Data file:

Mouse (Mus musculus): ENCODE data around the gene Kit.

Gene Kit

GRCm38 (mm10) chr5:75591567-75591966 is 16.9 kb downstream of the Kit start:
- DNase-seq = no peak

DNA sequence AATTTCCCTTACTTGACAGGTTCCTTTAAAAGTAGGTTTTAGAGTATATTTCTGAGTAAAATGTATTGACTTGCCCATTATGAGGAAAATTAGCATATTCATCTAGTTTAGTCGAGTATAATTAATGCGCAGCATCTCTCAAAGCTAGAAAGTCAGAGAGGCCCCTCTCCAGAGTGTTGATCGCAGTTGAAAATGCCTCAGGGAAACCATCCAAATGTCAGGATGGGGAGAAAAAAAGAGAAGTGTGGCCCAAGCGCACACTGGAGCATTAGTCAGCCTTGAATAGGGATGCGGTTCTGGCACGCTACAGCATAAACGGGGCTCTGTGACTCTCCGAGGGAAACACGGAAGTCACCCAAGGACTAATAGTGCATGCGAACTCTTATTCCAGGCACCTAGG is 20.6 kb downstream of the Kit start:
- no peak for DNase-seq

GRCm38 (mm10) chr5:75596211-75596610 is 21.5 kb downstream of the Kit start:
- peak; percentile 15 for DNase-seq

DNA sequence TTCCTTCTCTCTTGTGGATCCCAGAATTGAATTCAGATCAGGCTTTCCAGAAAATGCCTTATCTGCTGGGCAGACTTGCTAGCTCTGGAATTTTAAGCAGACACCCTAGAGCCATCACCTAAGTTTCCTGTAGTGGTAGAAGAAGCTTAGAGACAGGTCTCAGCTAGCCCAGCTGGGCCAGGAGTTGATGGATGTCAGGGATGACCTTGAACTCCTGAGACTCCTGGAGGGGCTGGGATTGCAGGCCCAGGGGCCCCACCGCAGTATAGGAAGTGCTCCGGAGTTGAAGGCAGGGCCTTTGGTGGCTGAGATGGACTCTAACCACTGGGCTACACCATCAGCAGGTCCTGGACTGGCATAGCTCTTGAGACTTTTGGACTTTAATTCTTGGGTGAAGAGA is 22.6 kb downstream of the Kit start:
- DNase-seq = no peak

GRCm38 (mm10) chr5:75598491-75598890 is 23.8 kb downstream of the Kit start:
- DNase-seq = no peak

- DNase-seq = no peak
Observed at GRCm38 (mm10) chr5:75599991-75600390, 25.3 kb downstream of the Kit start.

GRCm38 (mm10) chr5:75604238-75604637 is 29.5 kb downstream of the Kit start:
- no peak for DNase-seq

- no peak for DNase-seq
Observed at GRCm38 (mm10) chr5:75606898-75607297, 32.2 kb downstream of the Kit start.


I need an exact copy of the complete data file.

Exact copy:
Mouse (Mus musculus): ENCODE data around the gene Kit.

Gene Kit

GRCm38 (mm10) chr5:75591567-75591966 is 16.9 kb downstream of the Kit start:
- DNase-seq = no peak

DNA sequence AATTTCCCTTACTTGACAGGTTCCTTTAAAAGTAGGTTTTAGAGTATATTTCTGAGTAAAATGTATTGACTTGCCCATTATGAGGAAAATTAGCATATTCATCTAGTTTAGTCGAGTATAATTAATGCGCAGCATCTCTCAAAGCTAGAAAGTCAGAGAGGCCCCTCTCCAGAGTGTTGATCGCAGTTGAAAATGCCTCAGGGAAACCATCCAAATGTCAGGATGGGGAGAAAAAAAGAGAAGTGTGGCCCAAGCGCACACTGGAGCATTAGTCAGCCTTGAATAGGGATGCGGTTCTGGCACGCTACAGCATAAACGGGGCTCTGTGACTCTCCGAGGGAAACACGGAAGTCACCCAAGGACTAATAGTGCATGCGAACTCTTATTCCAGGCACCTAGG is 20.6 kb downstream of the Kit start:
- no peak for DNase-seq

GRCm38 (mm10) chr5:75596211-75596610 is 21.5 kb downstream of the Kit start:
- peak; percentile 15 for DNase-seq

DNA sequence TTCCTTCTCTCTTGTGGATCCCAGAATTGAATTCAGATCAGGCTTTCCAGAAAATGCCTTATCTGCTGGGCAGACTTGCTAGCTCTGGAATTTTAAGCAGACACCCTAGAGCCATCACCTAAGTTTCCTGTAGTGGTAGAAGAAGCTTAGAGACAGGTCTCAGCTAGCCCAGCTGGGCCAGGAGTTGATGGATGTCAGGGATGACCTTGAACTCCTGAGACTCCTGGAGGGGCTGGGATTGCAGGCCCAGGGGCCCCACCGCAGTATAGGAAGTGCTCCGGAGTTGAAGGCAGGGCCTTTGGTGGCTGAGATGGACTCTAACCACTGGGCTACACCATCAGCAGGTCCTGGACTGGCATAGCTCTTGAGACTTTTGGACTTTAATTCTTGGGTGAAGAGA is 22.6 kb downstream of the Kit start:
- DNase-seq = no peak

GRCm38 (mm10) chr5:75598491-75598890 is 23.8 kb downstream of the Kit start:
- DNase-seq = no peak

- DNase-seq = no peak
Observed at GRCm38 (mm10) chr5:75599991-75600390, 25.3 kb downstream of the Kit start.

GRCm38 (mm10) chr5:75604238-75604637 is 29.5 kb downstream of the Kit start:
- no peak for DNase-seq

- no peak for DNase-seq
Observed at GRCm38 (mm10) chr5:75606898-75607297, 32.2 kb downstream of the Kit start.